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Authors of pulled meditation study issue “clarification”

On 27 June, the journal Archives of Internal Medicine pulled a paper on transcendental meditation and heart attack twelve minutes before it had been scheduled to be published.

Today, the first author of the paper, Robert Schneider of the Maharishi University of Management, issued the following statement. The statement does not address questions (put to Dr. Schneider by Nature and others) of whether the “supplemental information” it refers to changes the paper’s original results or conclusions, and why it was not submitted with the original publication. The statement is pasted below in full:

“This is a clarification of the status of our paper entitled, “Stress Reduction in the Secondary Prevention of Cardiovascular Disease: A Randomized Controlled Trial of Transcendental Meditation and Health Education,” which was due to be published this week in the Archives of Internal Medicine.

During the week prior to publication, the authors received additional requests for further clarification and data analyses from external reviewers. This trial was complex in design and the authors are carefully considering and working to incorporate the additional input. The authors wish to point out that the paper was carefully reviewed by both internal and external experts at all points along the way. After a series of deliberations, the journal and authors agreed to revise the paper to include the supplemental information and resubmit to the journal for editorial review. It should be emphasized that at each stage of the publication process, the paper underwent the normal procedures of peer review and followed the guidelines for publication in leading medical journals. The authors remain committed to publishing the highest quality scientific report. Given that this study required nine years to conduct, the authors are pleased to take the additional time needed to review all relevant input and make revisions as necessary.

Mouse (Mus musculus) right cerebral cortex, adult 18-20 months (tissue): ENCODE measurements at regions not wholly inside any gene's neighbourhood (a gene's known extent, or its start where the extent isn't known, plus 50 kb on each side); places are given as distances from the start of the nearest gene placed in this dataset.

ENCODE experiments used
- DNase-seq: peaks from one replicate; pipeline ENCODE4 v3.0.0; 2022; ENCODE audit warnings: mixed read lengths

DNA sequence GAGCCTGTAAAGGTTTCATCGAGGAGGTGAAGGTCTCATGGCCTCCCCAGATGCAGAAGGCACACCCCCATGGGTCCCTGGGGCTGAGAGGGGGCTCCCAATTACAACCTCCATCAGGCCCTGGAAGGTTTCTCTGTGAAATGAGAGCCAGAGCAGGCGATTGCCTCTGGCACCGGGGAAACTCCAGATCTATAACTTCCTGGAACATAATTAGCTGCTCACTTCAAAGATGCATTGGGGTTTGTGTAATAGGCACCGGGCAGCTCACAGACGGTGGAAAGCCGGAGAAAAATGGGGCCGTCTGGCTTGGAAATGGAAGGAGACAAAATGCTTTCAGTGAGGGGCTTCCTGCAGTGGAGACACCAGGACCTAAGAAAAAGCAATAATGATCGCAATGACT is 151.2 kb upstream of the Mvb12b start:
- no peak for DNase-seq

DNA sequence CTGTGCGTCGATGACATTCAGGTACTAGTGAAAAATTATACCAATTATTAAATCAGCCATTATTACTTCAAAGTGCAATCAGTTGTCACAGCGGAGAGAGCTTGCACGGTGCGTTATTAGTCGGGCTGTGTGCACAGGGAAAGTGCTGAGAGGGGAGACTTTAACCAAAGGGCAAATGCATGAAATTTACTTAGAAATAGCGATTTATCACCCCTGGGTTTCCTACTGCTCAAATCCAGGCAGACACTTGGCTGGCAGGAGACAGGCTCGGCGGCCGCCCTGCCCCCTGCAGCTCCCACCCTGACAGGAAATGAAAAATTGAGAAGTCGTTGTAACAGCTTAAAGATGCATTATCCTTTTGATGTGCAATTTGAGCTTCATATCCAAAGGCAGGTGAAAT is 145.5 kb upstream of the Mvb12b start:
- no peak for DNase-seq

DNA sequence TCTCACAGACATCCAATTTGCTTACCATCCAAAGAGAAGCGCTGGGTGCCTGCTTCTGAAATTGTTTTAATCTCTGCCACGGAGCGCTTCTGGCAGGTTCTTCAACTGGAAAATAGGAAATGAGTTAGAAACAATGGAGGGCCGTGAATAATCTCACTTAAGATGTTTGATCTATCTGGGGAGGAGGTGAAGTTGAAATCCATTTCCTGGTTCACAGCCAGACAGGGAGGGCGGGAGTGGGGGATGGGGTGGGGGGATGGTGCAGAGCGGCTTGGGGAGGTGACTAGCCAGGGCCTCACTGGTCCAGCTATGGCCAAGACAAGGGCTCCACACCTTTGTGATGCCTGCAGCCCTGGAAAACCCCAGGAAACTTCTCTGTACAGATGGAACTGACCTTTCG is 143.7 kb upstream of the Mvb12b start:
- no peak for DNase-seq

Robert H. Schneider, M.D., F.A.C.C.”

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    Thomas Prentice, PHD said:

    Nobody, but nobody apologizes any more for anything.

    Always the emphasis is on having followed proper procedures or in corporations or government in having done what was legally required.

    What is it about frankly admitting mistakes and apologizing that seems so frightening to people and institutions in US monopoly capitalist empire?

    It would seem that frankly admitting mistakes and apologizing is a societal and personal strength, not a weakness.

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